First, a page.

Some past extremism campaigns
Four case historiesAnimal breeders
Hillgrove Farm, in Oxfordshire, was the UK's only commercial breeder of laboratory cats. It closed in 1999 after three years of aggressive and sometimes violent demonstrations, harassment and intimidation. This was only the second time the extremists had succeeded in closing down an establishment. The first was Consort Kennels in Hereford, which bred laboratory beagles. It was closed in 1997 after a 10-month campaign including raids after the theft of 26 beagles.
The owner of Hillgrove Farm, Chris Brown, and his wife Christine were physically assaulted. Their car was fire-bombed. Staff homes were attacked. More than 300 arrests were made at or near the farm for public disorder, criminal damage and other offences. Twenty one activists were jailed. Others received non-custodial sentences. Policing the Hillgrove protests cost an estimated £3 million.
The effect of the farm closure on research involving cats in the UK (mostly veterinary research and neurological studies) was minimal: the effect on laboratory cat welfare was of more concern. While some laboratories bred their own cats, others had to turn to overseas suppliers which were likely to be subject to less stringent controls.
Darley Oaks Farm, in Staffordshire, closed its guinea pig breeding business in 2005 after a six-year campaign. The farm was owned by two brothers, John and Christopher Hall. In 2004 the remains of Christopher Hall's mother-in-law, Gladys Hammond, were taken from her grave. Several animal liberation groups publicly condemned the desecration, but the Animals Rights Militia claimed responsibility in letters to the Halls and the media. The letters also threatened the lives of family members.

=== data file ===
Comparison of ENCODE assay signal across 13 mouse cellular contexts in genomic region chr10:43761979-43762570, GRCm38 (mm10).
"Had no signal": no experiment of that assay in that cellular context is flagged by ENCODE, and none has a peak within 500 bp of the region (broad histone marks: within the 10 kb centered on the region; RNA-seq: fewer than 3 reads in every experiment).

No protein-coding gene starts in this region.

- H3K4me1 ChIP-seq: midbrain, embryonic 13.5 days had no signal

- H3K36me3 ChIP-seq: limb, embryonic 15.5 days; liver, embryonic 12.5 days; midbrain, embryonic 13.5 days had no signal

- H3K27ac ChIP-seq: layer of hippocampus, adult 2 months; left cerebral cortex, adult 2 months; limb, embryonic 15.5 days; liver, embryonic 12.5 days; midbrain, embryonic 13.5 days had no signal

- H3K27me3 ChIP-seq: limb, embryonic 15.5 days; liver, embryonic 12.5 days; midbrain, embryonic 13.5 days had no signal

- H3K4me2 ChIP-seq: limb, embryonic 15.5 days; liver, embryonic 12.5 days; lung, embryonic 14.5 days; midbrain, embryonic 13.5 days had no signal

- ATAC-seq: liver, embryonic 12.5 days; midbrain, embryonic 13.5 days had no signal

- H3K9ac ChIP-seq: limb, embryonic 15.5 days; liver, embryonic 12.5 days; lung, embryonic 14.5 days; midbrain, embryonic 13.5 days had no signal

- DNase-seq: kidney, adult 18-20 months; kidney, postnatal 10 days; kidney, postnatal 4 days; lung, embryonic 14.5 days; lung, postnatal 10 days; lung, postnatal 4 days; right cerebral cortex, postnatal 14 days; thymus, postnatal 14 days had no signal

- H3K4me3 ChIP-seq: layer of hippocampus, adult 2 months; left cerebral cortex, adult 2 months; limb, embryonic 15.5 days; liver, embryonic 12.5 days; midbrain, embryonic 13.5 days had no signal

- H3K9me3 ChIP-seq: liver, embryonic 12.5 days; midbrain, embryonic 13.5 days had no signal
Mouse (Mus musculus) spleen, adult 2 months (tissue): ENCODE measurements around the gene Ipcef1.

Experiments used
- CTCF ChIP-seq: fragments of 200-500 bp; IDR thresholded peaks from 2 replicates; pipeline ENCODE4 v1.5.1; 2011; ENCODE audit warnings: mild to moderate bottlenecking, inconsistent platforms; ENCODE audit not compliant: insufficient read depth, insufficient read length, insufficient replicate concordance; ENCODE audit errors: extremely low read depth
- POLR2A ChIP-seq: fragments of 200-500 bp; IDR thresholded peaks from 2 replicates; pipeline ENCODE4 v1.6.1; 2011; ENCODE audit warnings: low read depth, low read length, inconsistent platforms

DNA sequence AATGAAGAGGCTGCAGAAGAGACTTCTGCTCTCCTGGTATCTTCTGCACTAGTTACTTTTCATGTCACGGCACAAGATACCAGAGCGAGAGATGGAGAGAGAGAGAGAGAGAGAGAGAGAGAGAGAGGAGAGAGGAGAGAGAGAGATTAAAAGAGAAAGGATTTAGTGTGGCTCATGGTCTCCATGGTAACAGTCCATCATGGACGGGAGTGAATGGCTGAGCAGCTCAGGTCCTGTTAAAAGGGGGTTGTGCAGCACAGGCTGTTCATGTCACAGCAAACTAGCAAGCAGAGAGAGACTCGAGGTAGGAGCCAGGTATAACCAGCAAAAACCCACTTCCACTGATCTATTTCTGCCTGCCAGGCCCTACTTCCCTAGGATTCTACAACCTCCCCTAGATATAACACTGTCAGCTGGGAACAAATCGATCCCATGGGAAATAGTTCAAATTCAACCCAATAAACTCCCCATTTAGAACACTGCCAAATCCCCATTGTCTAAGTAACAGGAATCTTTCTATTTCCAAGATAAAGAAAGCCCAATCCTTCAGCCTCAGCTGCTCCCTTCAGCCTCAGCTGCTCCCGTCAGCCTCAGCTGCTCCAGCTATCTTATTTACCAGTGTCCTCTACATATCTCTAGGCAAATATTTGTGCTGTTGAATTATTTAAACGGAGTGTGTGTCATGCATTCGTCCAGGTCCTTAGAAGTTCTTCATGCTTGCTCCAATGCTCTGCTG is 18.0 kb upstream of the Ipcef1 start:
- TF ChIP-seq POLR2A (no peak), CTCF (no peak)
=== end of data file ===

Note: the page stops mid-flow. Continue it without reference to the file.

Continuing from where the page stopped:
The Halls had to destroy their dairy herd because they could not get anyone to collect the milk - the activists intimidated local contractors and suppliers as well as employees. There were arson attacks, explosions, death threats, bricks through windows and smear campaigns alleging paedophilia. The local pub, golf course and tennis club were vandalised and nearby beauty spots daubed with abusive graffiti. There were more than 400 criminal acts logged in two years alone.The three main extremists linked to the desecration of Mrs Hammond's grave were each jailed for 12 years.Scientists
Professor Colin Blakemore, Professor of Physiology at Oxford University, is one of the world's leading vision scientists. His work has included experiments on cats. Over a period of 20 years he received letter bombs, death threats against him and his family, razor blades in the post, had his car damaged and the doors and windows of his home smashed. An anonymous caller rang his pregnant wife to say: 'I hope your baby is born deformed.' At one time the three Blakemore children were not allowed to leave home unaccompanied. On World Day for Laboratory Animals in April 1997, 300 activists in balaclavas surrounded their home.
By the end of the 1990s, he was frustrated that bodies like the Medical Research Council (MRC) were not doing more to protect scientists. In 2003 he was appointed as the MRC Chief Executive where he remained until 2007. He has consistently stressed that animal research is crucial to medical progress and was the first chairman of Understanding Animal Research.
Professor Sir Roy Calne was one of the pioneers of liver and kidney transplantation at Addenbrooke's Hospital, in Cambridge. He received a letter bomb in 1982 from the Animal Rights Militia.
In a letter toThe Timeshe asked whether the idealism of ‘these criminals' would be sufficient for them to refuse treatment with antibiotics or withhold insulin from their children should they become diabetic. He wondered if they would deny open heart surgery to babies born with congenital heart disease or forbid a life-saving kidney graft to a child with kidney failure. These, were, of course, some of the benefits of animal research.
He told an RDS meeting (RDS was a forerunner of Understanding Animal Research) that he worried for himself, his family and his technicians, but he would not be silenced because the consequences of bowing to this very real threat of violence were unthinkable.An aggressive mass demonstration at laboratory cat breeder Hillgrove Farm in the 1990s. IMAGE © The Oxford Mail